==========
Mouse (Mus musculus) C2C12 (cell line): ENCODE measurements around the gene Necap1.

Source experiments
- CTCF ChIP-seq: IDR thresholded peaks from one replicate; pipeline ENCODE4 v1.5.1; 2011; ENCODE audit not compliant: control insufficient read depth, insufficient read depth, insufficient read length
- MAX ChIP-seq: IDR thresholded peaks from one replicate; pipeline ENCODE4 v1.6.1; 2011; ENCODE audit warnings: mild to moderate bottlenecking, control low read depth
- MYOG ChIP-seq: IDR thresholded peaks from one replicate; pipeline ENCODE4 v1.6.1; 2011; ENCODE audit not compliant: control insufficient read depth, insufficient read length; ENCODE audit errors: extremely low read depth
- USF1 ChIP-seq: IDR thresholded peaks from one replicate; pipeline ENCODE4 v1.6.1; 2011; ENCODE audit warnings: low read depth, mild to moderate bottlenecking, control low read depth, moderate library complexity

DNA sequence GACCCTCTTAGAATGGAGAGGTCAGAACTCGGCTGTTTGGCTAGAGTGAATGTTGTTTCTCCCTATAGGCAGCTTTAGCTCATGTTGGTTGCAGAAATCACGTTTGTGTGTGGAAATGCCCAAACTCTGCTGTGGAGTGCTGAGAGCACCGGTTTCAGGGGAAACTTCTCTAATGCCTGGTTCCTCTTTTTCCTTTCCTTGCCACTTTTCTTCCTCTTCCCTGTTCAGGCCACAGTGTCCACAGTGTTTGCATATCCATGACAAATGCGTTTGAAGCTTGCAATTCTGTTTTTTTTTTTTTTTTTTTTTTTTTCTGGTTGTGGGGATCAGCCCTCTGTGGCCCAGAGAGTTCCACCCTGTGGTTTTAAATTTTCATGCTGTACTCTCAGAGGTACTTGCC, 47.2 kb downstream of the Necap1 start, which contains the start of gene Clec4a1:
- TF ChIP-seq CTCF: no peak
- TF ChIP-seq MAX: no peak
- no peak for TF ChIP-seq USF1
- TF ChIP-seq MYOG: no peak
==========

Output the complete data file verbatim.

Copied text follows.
Mouse (Mus musculus) C2C12 (cell line): ENCODE measurements around the gene Necap1.

Source experiments
- CTCF ChIP-seq: IDR thresholded peaks from one replicate; pipeline ENCODE4 v1.5.1; 2011; ENCODE audit not compliant: control insufficient read depth, insufficient read depth, insufficient read length
- MAX ChIP-seq: IDR thresholded peaks from one replicate; pipeline ENCODE4 v1.6.1; 2011; ENCODE audit warnings: mild to moderate bottlenecking, control low read depth
- MYOG ChIP-seq: IDR thresholded peaks from one replicate; pipeline ENCODE4 v1.6.1; 2011; ENCODE audit not compliant: control insufficient read depth, insufficient read length; ENCODE audit errors: extremely low read depth
- USF1 ChIP-seq: IDR thresholded peaks from one replicate; pipeline ENCODE4 v1.6.1; 2011; ENCODE audit warnings: low read depth, mild to moderate bottlenecking, control low read depth, moderate library complexity

DNA sequence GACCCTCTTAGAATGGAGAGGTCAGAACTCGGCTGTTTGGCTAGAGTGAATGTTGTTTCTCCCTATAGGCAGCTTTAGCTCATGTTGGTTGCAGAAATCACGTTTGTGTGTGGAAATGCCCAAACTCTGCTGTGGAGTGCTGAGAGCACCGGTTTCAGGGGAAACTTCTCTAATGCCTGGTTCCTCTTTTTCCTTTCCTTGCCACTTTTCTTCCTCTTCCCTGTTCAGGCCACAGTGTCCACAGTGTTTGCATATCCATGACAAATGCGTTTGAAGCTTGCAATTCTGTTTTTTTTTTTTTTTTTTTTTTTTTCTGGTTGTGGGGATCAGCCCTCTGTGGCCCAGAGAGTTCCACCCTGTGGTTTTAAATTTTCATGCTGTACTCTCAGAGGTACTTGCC, 47.2 kb downstream of the Necap1 start, which contains the start of gene Clec4a1:
- TF ChIP-seq CTCF: no peak
- TF ChIP-seq MAX: no peak
- no peak for TF ChIP-seq USF1
- TF ChIP-seq MYOG: no peak